2003

Shakespeare/Bakhtin : Bakhtin/Shakespeare

The Shakespeare Conference: SHK 14.2334  Thursday, 11 December 2003

From:           Kathy Dent <This email address is being protected from spambots. You need JavaScript enabled to view it.>
Date:           Wednesday, 10 Dec 2003 17:36:10 +0000
Subject: 14.2317 Shakespeare/Bakhtin : Bakhtin/Shakespeare
Comment:        RE: SHK 14.2317 Shakespeare/Bakhtin : Bakhtin/Shakespeare

Dear All

Thanks for the suggestions about carnival and Shakespeare, some of which
I hadn't yet discovered, so that was very helpful.

However, I might not have made my question very clear.  Having read
books like Knowles's _Shakespeare and Carnival_, Bristol's _Carnival and
Theater_ and White & Stallybrass's _Politics and Poetics of
Transgression_, I find that, whilst the subject is carnival, the style
and form is of the fairly conventional academic type and not the kind of
polyphonic, topsy-turvy de-bunkery that the subject matter seems to
invite.  (That said, I have to admit that Bakhtin's own work is not
exactly packed with fart jokes.)  I think Dentith's argument was that
it's easier to write *about* carnival than to adopt it as a method.

It seems that Robert Shaughnessy's suggestion might be closest to what
I'm after.

Grateful thanks to all who replied.

Kathy Dent

_______________________________________________________________
S H A K S P E R: The Global Shakespeare Discussion List
Hardy M. Cook, This email address is being protected from spambots. You need JavaScript enabled to view it.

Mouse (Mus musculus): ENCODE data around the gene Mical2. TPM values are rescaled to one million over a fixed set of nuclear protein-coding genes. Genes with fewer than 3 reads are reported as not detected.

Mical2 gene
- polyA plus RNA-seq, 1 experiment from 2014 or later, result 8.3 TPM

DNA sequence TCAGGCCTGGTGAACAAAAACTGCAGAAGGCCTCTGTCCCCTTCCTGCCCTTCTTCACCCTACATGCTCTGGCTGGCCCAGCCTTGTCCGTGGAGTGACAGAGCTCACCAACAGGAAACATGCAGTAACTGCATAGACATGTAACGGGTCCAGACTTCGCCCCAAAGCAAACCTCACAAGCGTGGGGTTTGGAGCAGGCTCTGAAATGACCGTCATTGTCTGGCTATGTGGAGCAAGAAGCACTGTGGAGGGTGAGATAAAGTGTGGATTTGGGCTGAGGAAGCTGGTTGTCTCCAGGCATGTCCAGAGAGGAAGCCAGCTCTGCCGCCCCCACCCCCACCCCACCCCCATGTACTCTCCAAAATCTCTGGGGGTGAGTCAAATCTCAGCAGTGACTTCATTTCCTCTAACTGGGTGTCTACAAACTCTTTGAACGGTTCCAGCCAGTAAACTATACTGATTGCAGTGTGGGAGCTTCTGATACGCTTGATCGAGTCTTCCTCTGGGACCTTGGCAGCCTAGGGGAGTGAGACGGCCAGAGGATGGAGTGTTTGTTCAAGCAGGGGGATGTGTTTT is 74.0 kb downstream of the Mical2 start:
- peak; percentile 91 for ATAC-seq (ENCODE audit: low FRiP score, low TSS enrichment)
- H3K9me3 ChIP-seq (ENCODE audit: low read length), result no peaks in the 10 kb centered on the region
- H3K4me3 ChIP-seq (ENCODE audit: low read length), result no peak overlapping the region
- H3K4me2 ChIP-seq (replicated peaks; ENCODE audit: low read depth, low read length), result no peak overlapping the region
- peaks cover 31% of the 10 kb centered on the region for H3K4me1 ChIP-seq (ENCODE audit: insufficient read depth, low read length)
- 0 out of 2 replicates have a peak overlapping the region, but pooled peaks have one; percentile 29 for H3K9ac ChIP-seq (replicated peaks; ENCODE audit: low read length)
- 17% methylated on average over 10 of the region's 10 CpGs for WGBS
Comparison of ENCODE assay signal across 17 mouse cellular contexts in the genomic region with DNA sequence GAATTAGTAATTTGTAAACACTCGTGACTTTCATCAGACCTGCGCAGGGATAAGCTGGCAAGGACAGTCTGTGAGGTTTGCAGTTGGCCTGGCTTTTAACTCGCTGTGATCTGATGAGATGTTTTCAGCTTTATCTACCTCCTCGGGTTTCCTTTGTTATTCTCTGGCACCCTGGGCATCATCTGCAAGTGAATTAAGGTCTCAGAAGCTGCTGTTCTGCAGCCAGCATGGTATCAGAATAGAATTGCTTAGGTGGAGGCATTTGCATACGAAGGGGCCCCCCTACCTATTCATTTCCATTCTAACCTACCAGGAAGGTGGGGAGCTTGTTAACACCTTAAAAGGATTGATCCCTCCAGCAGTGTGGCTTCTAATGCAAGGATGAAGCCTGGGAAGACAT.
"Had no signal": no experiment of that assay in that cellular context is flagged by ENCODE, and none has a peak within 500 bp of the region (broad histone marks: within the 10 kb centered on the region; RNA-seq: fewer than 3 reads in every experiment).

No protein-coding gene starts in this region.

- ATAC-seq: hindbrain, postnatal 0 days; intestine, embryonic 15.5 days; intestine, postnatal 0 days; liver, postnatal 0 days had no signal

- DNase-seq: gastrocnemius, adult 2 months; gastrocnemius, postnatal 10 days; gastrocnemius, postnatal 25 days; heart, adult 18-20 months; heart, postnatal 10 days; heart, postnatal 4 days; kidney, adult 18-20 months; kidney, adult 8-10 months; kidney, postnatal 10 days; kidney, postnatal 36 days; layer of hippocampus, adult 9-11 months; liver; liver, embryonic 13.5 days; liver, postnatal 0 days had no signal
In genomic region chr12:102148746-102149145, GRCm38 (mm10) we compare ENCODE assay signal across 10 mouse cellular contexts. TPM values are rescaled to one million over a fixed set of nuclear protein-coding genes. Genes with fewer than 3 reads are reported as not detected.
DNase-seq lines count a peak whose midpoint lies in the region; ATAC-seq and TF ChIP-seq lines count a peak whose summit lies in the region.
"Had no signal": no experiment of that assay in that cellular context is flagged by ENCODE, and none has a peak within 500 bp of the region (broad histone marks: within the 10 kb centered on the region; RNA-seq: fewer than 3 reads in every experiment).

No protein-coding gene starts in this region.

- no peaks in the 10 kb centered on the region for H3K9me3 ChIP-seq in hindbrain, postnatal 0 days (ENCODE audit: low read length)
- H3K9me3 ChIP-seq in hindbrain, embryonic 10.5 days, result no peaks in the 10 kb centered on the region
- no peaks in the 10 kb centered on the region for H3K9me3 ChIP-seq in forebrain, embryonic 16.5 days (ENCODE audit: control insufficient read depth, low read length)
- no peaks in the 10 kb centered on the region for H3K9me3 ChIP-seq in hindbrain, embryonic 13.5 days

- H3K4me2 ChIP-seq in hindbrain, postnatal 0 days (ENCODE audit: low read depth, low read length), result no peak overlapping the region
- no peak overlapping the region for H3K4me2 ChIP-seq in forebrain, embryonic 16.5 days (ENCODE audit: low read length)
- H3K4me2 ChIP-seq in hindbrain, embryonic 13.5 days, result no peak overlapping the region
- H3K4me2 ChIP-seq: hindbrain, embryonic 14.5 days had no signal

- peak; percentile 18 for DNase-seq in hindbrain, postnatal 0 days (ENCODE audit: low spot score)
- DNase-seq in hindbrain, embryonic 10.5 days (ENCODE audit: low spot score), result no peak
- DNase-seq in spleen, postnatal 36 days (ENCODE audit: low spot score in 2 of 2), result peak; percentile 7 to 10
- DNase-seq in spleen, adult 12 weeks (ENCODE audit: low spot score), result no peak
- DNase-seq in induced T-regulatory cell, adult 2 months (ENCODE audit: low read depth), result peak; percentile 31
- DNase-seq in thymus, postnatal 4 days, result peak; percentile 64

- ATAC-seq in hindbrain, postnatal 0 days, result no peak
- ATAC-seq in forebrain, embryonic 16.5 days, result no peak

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Rhyming Couplets in "All's Well"

The Shakespeare Conference: SHK 14.2333  Thursday, 11 December 2003

From:           Lauryn Ethne Sasso <This email address is being protected from spambots. You need JavaScript enabled to view it.>
Date:           Wednesday, 10 Dec 2003 11:01:02 -0500
Subject:        Rhyming Couplets in "All's Well"

Hello-

I am currently dramaturging a production of "All's Well" at the
University of Massachusetts, and in my research came across a footnote
in the New Cambridge version of the play text regarding Act 2.1.126-206
(the scene where Helena is petitioning the King to be allowed to cure
him) which quite puzzled me.  The footnote asserted that those 80 lines
shift to rhyming couplets to "suggest the intervention of divine
power."  I have never seen this given as the effect of rhyming couplets
before and wondered if anyone knew anything that could back up this
footnote's claim.

Any and all help appreciated.

-Laury

_______________________________________________________________
S H A K S P E R: The Global Shakespeare Discussion List
Hardy M. Cook, This email address is being protected from spambots. You need JavaScript enabled to view it.
The S H A K S P E R Web Site <http://www.shaksper.net>

DISCLAIMER: Although SHAKSPER is a moderated discussion list, the
opinions expressed on it are the sole property of the poster, and the
editor assumes no responsibility for them.

Shakespeare for Kids?

The Shakespeare Conference: SHK 14.2331  Thursday, 11 December 2003

From:           Douglas Brooks <This email address is being protected from spambots. You need JavaScript enabled to view it.>
Date:           Wednesday, 10 Dec 2003 07:46:07 -0600
Subject: 14.2322 Shakespeare for Kids?
Comment:        Re: SHK 14.2322 Shakespeare for Kids?

There's a beautiful book entitled Poetry for Young People: William
Shakespeare (New York: Sterling Publishing Company, Inc. 2000).  It's
edited by David Scott Kastan and his daughter Marina Kastan, and
illustrated by Glenn Harrington. The book pairs brief selections from
several of the plays (Portia's "quality of mercy" speech, for example)